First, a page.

Yukon government releases draft housing plan in response to scathing auditor general report

The Yukon Government issued its response to criticisms by Canada's auditor general about how it handles homelessness and housing for vulnerable residents.

Housing advocates worry that draft plan lacks urgency for immediate housing needs

Yukon Housing Minister Ranj Pillai speaks at a news conference in Whitehorse on Sept. 24. (Jackie Hong/CBC)

The Yukon Government unveiled a draft housing plan that focuses on affordable and transitional housing for vulnerable Yukoners.

It comes in response to a scathing report by the auditor general in May on the state of housing in the territory. 

In an interview with CBC, Yukon Housing Minister Ranj Pillai said the most important part of the plan is coordination and data sharing between the Yukon Housing Corporation, the Department of Health and Social Services, municipalities and First Nations. 

"Data is going to be … such a priority here," he said.

The draft plan responds to the auditor general's criticisms of the Yukon Government's "startling" lack of progress on bringing adequate and affordable housing to vulnerable Yukoners.

That audit focused on emergency shelters, transitional housing, supportive housing and social housing but did not look at the private rental market nor homeownership.

The Yukon government's response is similar in focus — and has advocates concerned about how effective the draft plan will be for the 210 individuals and families facing homelessness now and into the winter.

Safe at Home Society Executive Director Kate Mechan speaks at a news conference in Whitehorse in 2021. She said as winter approaches, the Yukon Government will be back to 'creative solutions' like putting up emergency accommodation, and 'temporary stopgap measures for the winter.' (Jackie Hong/CBC)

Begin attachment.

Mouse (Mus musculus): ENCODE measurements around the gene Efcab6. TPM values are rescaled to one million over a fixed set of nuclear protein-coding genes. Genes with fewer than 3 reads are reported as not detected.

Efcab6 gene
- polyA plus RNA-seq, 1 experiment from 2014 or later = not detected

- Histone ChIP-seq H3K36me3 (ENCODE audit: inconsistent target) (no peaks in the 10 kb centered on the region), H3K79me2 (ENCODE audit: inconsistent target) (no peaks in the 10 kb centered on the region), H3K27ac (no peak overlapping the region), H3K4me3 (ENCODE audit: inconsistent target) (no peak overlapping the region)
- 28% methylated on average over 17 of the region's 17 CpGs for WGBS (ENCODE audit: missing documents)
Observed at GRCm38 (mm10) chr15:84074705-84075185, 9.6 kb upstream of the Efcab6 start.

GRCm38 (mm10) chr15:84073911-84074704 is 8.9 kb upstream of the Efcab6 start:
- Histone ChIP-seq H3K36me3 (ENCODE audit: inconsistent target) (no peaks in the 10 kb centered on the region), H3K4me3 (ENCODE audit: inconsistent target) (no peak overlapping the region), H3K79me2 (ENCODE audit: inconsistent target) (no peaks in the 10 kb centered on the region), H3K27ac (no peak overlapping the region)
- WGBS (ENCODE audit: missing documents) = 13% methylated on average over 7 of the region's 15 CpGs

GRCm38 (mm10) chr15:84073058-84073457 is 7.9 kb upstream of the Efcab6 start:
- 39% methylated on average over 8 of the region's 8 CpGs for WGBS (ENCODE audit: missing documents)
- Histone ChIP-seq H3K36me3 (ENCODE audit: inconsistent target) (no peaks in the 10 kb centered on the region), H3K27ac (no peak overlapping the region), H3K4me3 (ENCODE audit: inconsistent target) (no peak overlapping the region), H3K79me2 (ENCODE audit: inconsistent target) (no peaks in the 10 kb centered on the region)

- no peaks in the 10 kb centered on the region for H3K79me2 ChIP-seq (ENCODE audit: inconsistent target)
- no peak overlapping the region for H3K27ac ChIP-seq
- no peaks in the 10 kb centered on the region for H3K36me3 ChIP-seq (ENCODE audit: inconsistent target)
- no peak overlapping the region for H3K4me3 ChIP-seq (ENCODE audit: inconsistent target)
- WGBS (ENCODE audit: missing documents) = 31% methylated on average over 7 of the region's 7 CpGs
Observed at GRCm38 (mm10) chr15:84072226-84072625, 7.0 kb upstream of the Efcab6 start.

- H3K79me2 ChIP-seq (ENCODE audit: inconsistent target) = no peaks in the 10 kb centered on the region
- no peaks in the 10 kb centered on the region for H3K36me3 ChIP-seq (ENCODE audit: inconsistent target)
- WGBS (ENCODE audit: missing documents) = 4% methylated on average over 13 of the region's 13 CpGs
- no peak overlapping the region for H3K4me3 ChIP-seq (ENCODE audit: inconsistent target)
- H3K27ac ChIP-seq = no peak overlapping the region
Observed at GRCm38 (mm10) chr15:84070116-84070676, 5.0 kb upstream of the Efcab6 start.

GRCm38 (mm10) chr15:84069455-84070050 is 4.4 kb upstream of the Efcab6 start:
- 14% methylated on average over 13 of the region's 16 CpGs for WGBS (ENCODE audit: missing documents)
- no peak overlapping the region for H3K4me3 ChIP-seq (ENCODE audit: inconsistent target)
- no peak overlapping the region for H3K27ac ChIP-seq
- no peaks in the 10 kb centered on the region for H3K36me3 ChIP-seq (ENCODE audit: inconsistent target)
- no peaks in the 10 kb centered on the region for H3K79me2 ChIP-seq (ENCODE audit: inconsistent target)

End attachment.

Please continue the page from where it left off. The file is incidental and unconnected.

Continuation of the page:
Kate Mechan, executive director for the Safe At Home Society, said she is "heartened" to hear organizations like hers will be invited to the table.

Mechan said the plan includes some tangible actions like reviewing the waitlist and coordinating access to housing, but she expected more detail on how the draft plan will end homelessness.

Affordable, private rental units most needed, Mechan says

She said the plan lacks urgency.

"It's a lot of planning and a lot of talk about coordination and collaboration, but how that's going to result in responding to the immediate need … it's not clear to me."

Safe At Home, which works closely with the Yukon Government, isn't mentioned explicitly in the report.

"It leaves me feeling a bit confused as to where the Safe at Home Plan fits, if at all, and I think it would be really helpful to clarify that."

Mechan said it's most urgent to get affordable private rental units online, which is challenging with the labour market and barriers to construction related to the stunted supply chain. 

She said the government shouldn't underestimate the "desperation and the situation we're in as a community."

"I'm not really interested in reinventing wheels or doing planning for planning's sake," she said.